Greek hospitals and tourist sites were hit on Monday by the latest in a series of strikes by public sector workers.
Earlier police protests have resulted in clashes with fellow officers
The Acropolis and other ancient monuments were closed as policemen, firemen and coastguards and staff of the culture ministry joined large protests in Athens.
Schools and town halls were also being affected.
The strikes, over a variety of issues, were expected to continue until at least mid-week.
A nationwide strike on Thursday and Friday is expected to worsen the situation.
Other workers, including court staff, will walk out then.
Parts of the health system, including outpatient clinics, closed their doors on Monday.
The strikes have been taking place on-and-off for the past month. Unions are trying to force the socialist government's hand as it prepares its 2004 budget ahead of spring elections.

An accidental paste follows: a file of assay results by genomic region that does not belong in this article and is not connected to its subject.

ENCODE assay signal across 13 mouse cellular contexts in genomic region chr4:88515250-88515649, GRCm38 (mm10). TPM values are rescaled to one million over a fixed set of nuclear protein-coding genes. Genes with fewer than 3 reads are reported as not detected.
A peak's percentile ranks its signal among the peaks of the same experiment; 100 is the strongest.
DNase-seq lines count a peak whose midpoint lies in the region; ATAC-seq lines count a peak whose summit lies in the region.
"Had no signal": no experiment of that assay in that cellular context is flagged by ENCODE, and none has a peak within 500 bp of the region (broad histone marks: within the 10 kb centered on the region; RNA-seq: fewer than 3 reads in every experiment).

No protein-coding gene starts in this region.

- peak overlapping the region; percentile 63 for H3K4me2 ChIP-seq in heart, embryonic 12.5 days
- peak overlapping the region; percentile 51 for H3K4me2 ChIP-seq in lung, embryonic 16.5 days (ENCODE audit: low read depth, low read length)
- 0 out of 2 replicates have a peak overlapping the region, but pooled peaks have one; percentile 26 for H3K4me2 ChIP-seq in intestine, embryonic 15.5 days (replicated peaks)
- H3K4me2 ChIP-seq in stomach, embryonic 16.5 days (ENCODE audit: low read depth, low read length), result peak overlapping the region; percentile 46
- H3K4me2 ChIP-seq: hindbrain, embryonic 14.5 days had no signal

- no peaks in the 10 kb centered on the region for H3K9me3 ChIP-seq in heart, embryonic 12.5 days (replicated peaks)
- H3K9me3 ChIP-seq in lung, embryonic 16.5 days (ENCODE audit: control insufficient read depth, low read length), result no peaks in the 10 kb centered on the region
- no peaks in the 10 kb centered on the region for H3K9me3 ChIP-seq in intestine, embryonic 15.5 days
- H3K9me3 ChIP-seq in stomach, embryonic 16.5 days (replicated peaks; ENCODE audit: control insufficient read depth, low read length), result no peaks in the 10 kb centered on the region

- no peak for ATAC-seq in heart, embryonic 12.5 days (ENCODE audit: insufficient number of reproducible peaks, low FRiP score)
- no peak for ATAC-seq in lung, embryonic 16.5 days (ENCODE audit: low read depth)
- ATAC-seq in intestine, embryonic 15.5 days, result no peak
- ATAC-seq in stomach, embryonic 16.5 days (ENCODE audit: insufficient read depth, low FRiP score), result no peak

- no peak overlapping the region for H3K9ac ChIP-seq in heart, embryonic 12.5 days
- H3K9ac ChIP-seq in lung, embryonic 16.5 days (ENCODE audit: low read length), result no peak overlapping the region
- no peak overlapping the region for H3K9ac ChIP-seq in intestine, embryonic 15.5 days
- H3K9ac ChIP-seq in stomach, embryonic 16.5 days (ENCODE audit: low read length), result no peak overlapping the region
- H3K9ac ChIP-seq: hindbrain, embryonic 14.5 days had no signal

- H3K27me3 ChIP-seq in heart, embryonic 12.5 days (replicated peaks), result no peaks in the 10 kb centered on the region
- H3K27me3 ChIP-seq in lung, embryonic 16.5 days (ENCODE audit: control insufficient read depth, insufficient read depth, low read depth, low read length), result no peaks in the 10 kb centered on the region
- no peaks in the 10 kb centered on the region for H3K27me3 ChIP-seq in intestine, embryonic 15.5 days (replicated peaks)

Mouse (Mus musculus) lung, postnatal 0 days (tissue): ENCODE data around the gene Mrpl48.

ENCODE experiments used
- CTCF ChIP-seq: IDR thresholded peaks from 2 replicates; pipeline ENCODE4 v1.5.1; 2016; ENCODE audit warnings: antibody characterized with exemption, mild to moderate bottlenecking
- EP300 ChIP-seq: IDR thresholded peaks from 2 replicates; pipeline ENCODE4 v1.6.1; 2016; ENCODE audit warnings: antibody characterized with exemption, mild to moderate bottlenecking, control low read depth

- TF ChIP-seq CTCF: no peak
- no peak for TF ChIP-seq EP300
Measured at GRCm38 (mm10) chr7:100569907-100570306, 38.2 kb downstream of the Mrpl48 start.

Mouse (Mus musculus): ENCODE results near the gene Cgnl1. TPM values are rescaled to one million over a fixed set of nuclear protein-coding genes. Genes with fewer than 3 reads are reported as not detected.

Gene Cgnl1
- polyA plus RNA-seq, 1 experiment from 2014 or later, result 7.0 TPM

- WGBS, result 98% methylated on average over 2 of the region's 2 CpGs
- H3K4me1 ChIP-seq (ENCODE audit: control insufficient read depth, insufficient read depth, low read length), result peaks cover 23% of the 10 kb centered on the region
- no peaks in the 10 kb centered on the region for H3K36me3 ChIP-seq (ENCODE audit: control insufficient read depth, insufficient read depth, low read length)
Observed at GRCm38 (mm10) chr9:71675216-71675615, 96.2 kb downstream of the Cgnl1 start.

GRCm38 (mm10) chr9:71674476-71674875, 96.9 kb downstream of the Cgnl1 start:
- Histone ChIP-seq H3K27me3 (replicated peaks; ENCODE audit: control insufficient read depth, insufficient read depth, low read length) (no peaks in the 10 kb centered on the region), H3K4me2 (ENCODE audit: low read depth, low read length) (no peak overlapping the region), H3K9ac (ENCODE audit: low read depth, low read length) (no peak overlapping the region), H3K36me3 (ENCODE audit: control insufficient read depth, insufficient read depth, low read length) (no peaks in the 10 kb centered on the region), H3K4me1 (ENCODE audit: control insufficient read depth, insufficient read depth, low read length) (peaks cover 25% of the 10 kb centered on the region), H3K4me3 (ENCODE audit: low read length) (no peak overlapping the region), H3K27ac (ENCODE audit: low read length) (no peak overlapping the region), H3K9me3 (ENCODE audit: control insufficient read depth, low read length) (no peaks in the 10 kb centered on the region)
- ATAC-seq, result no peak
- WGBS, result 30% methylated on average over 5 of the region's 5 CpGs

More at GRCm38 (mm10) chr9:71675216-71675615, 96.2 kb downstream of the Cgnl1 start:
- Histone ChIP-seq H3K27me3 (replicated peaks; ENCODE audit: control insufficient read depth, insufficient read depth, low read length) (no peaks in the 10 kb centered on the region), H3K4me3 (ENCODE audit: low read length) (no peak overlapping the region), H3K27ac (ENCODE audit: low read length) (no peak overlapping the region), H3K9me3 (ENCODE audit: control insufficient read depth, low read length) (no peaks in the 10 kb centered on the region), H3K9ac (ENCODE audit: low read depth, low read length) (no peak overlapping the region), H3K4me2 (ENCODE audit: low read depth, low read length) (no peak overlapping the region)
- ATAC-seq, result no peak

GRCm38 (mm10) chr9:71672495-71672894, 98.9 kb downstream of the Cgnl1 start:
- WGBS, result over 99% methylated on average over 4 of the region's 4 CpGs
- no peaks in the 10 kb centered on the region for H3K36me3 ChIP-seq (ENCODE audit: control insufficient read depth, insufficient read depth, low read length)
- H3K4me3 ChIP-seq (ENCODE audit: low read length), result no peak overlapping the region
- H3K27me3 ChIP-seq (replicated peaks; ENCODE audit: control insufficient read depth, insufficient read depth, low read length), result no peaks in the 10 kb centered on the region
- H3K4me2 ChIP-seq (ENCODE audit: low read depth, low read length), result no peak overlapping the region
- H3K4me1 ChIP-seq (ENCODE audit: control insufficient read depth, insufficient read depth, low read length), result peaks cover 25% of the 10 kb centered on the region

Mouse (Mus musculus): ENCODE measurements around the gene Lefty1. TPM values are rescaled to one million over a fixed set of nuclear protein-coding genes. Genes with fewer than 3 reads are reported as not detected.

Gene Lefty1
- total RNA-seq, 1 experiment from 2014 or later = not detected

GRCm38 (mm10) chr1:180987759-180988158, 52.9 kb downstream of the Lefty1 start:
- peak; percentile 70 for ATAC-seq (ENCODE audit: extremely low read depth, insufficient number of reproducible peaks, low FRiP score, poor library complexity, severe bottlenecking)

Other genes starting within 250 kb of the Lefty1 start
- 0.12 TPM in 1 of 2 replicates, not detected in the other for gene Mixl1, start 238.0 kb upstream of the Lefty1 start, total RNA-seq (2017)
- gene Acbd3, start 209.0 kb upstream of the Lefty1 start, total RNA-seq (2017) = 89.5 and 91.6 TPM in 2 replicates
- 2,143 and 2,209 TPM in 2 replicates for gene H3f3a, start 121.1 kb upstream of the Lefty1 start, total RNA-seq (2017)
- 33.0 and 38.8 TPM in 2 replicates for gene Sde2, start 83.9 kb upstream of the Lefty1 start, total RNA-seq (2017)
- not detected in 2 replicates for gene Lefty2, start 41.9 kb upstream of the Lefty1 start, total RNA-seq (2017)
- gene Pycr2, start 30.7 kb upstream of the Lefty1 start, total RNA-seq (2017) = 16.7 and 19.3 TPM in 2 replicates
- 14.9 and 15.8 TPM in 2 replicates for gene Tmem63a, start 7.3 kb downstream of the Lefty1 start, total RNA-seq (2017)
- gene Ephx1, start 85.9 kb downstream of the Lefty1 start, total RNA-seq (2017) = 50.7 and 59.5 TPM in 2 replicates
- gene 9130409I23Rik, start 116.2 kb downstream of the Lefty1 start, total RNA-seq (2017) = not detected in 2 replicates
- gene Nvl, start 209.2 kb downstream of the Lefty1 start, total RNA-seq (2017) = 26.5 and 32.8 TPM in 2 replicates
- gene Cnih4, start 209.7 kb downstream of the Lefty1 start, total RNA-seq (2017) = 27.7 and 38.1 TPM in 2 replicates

Different groups of workers involved in the wave of strikes have different complaints:
The long-running terrorism trial of 19 suspected members of the November 17 group is not being affected by the court strike.
Contract workers at tourist sites are demanding permanent staff status
The striking court employees are demanding more pay and better benefits
Police, firemen and coastguards want official recognition of the dangers of their work, entitling them to more money
Civil servants want better pay
Athens taxi drivers object to government plans to force them to issue detailed receipts to passengers.
Most of the industrial action is centred on Athens, but doctors in Piraeus are also taking part.
Some workers at historic sites at Dion, Vergina and Pella in northern Greece are also taking part, closing them to the public.
Other sites including Knossos on Crete and Mycenae and Corinth in the Peloponnese are expected to be hit later in the week.
Even the publication of Greek economic figures has been hit because statistics staff have joined the strikes.
A national strike has been called for 4 November by the Greek federation of civil servants, Adedy.